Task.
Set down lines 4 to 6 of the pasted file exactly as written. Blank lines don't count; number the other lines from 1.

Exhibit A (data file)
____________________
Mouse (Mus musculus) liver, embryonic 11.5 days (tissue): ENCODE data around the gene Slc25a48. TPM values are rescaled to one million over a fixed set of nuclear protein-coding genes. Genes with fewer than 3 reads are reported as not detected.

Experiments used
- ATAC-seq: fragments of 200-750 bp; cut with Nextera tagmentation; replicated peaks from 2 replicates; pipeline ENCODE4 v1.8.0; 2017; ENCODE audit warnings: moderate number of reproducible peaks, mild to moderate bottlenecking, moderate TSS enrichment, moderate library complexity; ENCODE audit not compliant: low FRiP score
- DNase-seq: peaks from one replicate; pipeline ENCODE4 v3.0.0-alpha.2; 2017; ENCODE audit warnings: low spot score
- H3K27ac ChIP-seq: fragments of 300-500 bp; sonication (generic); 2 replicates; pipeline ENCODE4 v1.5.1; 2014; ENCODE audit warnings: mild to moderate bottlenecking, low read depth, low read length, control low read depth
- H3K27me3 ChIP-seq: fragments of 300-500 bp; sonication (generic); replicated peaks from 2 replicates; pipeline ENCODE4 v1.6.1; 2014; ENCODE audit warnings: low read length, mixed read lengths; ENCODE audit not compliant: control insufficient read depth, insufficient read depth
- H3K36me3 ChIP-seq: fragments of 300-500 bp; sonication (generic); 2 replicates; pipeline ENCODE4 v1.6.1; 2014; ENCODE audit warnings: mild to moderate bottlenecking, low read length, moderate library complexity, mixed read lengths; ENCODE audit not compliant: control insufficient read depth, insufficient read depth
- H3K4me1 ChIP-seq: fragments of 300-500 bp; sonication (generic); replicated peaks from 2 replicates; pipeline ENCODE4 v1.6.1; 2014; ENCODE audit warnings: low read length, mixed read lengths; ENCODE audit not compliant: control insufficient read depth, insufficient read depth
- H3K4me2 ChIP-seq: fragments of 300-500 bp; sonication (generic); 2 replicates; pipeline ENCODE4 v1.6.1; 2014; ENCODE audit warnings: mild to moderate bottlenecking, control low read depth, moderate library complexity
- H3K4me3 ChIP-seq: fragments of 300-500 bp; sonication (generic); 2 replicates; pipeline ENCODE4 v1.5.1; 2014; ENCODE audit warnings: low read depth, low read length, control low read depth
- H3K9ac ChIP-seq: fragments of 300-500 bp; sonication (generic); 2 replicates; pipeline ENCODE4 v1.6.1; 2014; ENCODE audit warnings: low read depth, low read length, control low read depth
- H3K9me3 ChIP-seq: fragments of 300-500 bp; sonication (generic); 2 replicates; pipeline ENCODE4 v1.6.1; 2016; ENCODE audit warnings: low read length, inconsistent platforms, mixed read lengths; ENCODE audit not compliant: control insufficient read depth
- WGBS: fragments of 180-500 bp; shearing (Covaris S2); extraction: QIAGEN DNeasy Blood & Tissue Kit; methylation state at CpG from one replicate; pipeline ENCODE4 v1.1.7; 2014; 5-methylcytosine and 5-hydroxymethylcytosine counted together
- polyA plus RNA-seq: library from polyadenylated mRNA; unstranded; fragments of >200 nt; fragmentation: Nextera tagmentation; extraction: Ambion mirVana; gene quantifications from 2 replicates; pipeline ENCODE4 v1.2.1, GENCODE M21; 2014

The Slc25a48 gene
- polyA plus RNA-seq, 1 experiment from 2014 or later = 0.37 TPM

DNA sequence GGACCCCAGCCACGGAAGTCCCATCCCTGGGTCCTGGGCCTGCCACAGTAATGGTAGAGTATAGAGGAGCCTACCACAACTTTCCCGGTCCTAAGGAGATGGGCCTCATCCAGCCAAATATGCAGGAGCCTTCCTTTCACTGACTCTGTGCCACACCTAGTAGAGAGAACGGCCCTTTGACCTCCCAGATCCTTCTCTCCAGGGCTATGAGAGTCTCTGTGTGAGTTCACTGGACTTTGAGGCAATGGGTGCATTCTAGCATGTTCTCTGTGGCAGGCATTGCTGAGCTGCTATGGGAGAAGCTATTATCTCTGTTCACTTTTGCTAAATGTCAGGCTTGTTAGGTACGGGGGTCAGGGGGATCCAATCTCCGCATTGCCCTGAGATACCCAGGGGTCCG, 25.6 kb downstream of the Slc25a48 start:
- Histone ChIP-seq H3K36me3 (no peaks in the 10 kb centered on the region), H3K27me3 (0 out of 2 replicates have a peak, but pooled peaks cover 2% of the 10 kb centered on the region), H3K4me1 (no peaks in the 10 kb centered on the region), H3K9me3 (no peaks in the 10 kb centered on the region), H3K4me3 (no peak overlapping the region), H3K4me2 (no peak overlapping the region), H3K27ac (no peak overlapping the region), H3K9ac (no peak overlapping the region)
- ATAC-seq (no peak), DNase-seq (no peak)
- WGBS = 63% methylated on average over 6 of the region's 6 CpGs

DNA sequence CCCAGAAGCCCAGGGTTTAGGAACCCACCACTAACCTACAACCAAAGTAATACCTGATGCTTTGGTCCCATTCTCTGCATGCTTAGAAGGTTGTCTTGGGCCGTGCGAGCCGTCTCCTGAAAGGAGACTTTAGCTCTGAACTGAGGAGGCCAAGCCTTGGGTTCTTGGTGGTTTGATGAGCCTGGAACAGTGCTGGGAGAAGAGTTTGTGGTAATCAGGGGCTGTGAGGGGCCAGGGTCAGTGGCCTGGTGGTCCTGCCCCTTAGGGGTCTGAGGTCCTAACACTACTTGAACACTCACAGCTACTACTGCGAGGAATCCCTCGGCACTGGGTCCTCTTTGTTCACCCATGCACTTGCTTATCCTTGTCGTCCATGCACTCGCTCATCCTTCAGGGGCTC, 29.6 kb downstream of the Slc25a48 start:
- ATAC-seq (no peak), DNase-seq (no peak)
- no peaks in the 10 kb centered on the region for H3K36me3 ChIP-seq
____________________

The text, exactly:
- DNase-seq: peaks from one replicate; pipeline ENCODE4 v3.0.0-alpha.2; 2017; ENCODE audit warnings: low spot score
- H3K27ac ChIP-seq: fragments of 300-500 bp; sonication (generic); 2 replicates; pipeline ENCODE4 v1.5.1; 2014; ENCODE audit warnings: mild to moderate bottlenecking, low read depth, low read length, control low read depth
- H3K27me3 ChIP-seq: fragments of 300-500 bp; sonication (generic); replicated peaks from 2 replicates; pipeline ENCODE4 v1.6.1; 2014; ENCODE audit warnings: low read length, mixed read lengths; ENCODE audit not compliant: control insufficient read depth, insufficient read depth